The PEIA Task Force is holding public meetings throughout the state to gather input on health insurance plan problems and possible fixes.
More than 150 concerned community member, teachers, and state workers visited Randolph County to attend the PEIA Task Force public hearing at the Phil Gainer Community Center.
The task force is comprised of three components including plan development segment, funding mechanism committee, and outreach committee. The 29-member panel was created following the statewide teacher walkout.
“This new majority that’s running the West Virginia Legislature inherited these problems, and we’re very intent on solving them,” said Senator Mitch Carmichael.
22 meetings throughout the state to gain input from those who feel they can contribute to the possible solution for what they believe is a broken PEIA system.
“With this program, one in nine West Virginians is insured by PEIA. There’s over 230,000 participants in this program. It is incredibly important for us to come to these communities,” continued Senator Carmichael.
Task force officials say a trend is forming during meetings. People are seeking the opportunity to use out of state insures and more flexibility with personal and familial healthcare decisions.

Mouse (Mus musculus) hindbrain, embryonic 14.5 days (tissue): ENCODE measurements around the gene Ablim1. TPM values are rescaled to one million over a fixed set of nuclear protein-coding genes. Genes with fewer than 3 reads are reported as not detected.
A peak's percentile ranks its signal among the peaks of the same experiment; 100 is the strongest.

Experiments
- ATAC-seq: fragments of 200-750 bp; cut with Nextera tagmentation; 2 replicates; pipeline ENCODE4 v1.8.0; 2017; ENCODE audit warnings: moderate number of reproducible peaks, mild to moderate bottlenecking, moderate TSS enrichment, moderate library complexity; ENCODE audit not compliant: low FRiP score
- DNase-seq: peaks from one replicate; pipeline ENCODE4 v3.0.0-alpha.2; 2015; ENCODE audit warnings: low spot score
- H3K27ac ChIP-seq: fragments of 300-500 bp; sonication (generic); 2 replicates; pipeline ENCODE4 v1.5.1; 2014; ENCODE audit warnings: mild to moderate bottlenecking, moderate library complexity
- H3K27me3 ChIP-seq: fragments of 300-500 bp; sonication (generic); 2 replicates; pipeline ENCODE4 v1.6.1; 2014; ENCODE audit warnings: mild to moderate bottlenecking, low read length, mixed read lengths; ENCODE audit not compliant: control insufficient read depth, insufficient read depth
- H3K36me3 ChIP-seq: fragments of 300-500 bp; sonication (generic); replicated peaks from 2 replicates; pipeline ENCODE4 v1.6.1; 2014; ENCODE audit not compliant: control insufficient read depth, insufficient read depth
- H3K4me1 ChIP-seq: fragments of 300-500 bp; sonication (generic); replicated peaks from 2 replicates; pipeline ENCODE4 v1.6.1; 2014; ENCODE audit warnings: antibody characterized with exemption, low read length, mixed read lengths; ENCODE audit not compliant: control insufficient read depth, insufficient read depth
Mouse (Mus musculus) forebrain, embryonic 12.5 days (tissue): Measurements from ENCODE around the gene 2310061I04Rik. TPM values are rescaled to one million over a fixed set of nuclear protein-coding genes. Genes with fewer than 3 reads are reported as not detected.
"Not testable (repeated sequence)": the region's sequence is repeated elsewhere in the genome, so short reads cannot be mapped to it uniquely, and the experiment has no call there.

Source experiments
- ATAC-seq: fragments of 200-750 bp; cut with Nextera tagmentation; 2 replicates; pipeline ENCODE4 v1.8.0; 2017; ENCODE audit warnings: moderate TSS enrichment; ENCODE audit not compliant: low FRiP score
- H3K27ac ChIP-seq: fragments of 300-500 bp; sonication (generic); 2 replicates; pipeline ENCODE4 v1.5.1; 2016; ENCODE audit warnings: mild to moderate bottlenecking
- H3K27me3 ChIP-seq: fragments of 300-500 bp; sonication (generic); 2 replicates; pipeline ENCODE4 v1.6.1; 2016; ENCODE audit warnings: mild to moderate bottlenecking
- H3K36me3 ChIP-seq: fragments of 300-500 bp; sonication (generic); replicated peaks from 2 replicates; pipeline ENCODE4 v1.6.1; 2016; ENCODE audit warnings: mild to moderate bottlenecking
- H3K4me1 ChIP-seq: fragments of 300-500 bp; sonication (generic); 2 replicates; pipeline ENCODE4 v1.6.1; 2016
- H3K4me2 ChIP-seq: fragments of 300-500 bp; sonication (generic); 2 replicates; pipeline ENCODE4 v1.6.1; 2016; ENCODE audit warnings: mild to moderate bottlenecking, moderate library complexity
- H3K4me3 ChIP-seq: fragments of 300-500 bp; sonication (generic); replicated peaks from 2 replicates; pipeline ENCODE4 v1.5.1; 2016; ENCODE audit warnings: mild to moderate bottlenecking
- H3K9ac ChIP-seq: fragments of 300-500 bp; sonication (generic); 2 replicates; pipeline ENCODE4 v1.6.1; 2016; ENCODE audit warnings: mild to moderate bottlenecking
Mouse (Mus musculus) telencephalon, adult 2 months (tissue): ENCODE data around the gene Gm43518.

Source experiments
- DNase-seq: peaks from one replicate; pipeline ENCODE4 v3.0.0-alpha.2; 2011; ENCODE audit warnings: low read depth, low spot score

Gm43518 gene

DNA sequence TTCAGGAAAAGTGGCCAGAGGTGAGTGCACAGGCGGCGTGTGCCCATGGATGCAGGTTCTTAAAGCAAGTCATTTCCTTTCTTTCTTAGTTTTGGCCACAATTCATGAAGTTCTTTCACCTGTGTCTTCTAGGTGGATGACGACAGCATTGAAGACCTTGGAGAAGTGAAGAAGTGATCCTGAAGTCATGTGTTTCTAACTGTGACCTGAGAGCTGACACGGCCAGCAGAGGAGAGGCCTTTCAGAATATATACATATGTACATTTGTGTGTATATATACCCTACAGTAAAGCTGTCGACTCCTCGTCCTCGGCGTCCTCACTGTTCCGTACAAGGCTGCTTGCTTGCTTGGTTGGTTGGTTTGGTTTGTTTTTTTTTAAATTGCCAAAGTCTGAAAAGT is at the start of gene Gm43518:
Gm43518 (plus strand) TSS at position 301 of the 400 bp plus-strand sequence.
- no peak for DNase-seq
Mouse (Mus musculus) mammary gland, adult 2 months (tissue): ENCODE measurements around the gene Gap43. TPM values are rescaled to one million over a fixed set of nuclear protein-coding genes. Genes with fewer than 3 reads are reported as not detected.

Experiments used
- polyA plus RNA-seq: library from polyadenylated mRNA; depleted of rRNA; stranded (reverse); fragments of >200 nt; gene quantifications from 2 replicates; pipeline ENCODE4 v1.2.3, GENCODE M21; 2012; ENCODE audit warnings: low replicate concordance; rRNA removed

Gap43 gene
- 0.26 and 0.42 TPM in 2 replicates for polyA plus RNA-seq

“We’re not only going to pay higher benefits, higher out of pocket, but we are going to cut on what is actually covered and that’s a real concern for everybody,” said DHHR Economic Service Worker Gary Mills.
“If we can’t be together, then the people who want to make us have to pay more, make us lose our benefits, they’re going to have an in.”
Attendants voiced their concerns over low wages, high living costs, and continued increased premiums with fewer healthcare benefits. Many believe this issue is not only statewide but a national healthcare problem.
“I think a lot of this is just a dog and pony show. Hopefully, I’m wrong,” said Mills.